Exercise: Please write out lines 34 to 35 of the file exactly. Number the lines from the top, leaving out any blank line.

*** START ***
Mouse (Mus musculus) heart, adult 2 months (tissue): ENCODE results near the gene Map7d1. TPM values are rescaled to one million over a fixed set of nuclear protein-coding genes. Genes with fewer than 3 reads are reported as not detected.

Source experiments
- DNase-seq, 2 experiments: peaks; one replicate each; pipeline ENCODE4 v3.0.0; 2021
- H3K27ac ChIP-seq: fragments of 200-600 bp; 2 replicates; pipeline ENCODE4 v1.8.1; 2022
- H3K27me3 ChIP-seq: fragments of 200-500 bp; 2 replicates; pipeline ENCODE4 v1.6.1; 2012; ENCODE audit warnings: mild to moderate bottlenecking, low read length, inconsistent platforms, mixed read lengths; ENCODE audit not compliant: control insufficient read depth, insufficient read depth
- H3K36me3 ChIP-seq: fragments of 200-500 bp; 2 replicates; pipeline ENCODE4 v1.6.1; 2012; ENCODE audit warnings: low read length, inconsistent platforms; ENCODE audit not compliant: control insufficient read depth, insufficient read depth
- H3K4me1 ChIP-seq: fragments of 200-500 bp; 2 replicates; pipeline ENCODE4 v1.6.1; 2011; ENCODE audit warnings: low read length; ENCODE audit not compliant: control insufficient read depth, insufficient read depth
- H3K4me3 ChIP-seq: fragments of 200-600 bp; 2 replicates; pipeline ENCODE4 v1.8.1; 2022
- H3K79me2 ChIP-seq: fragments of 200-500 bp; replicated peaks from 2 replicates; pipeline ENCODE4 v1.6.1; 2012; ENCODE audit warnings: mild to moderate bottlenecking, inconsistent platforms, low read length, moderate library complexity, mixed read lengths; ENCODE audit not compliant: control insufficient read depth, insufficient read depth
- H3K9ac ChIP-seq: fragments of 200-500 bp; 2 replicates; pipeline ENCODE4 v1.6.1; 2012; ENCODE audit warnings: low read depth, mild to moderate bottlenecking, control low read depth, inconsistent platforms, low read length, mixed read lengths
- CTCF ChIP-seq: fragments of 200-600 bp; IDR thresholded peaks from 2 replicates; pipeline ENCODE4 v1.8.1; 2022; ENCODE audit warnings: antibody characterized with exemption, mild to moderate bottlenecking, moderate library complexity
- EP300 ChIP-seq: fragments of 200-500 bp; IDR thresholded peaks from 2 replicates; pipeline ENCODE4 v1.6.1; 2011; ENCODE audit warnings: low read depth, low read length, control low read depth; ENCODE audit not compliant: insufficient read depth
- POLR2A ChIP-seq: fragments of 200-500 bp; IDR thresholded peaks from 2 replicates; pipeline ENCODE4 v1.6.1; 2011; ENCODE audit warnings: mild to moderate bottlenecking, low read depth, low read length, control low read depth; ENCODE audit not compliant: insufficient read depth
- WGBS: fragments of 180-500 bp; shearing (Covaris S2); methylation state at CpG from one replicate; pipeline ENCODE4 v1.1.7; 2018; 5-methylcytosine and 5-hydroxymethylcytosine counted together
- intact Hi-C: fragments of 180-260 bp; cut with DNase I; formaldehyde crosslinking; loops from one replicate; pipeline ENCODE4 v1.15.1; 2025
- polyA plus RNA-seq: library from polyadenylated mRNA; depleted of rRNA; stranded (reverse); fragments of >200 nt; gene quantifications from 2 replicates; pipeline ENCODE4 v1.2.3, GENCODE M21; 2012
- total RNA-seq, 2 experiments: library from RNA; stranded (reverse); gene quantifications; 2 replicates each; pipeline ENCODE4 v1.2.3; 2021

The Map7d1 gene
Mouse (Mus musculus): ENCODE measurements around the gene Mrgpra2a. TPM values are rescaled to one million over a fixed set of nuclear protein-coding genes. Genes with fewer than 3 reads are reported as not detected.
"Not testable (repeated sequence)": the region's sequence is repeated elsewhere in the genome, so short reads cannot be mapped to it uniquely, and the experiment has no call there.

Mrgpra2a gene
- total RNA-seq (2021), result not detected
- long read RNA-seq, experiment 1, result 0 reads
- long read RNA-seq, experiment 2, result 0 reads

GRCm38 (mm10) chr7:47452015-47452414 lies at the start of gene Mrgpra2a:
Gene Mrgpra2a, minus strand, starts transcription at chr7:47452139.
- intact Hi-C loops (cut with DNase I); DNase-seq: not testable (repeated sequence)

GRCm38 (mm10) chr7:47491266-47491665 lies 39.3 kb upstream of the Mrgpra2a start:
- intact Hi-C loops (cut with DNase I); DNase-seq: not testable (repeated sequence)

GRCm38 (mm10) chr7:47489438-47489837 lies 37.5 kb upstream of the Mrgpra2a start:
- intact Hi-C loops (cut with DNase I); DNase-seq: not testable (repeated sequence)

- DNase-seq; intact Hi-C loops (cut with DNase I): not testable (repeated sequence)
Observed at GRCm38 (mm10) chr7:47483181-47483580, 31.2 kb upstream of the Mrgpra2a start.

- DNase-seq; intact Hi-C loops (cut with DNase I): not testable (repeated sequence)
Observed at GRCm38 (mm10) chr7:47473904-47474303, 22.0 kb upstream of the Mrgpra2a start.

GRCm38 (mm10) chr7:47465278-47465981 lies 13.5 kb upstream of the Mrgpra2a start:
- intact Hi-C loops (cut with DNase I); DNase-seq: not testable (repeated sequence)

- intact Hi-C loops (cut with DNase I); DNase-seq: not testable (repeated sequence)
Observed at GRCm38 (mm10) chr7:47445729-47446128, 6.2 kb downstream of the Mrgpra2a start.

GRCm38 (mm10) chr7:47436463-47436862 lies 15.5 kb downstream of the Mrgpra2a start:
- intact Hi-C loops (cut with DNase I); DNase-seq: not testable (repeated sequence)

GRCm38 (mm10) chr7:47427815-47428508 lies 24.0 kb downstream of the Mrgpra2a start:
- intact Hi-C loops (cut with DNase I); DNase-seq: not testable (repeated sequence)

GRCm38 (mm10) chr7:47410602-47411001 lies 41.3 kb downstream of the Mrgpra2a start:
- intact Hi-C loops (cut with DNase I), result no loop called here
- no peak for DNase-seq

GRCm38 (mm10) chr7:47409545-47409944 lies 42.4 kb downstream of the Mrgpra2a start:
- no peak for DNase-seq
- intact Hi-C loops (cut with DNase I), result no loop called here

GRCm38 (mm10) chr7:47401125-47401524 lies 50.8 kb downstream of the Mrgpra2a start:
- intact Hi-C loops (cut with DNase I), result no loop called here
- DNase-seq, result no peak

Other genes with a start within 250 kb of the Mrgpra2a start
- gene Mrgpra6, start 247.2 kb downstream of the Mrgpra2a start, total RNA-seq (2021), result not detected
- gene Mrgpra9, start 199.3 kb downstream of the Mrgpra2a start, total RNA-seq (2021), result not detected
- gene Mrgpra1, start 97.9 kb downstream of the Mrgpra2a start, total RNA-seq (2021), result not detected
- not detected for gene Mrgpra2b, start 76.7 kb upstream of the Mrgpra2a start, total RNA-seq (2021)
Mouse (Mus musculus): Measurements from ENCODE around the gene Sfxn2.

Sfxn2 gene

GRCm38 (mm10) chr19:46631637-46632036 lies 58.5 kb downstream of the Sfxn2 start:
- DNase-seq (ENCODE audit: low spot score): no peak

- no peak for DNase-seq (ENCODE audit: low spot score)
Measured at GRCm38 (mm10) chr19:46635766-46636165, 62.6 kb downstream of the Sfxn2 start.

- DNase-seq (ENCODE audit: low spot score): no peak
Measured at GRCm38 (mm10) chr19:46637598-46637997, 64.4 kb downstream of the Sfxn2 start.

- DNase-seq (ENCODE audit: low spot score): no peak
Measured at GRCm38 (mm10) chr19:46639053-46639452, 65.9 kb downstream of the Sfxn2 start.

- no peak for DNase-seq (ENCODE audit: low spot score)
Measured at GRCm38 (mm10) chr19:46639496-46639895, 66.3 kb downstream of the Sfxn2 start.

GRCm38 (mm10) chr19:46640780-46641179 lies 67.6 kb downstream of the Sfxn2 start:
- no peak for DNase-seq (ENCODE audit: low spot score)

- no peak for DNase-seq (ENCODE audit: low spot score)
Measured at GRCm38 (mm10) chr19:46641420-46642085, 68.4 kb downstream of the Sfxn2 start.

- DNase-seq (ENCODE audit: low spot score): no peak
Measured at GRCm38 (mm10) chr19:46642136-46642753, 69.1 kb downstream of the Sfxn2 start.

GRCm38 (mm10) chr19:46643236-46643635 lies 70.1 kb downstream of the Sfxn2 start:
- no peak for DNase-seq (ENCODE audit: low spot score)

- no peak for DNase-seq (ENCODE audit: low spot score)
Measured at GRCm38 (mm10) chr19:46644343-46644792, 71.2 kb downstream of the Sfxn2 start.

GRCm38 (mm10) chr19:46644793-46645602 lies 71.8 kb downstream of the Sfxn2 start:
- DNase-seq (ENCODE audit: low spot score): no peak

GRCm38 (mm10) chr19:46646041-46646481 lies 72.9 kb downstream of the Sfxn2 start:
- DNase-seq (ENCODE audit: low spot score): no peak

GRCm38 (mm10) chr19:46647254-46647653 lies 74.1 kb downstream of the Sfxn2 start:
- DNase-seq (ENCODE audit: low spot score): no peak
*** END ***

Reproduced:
- DNase-seq; intact Hi-C loops (cut with DNase I): not testable (repeated sequence)
Observed at GRCm38 (mm10) chr7:47473904-47474303, 22.0 kb upstream of the Mrgpra2a start.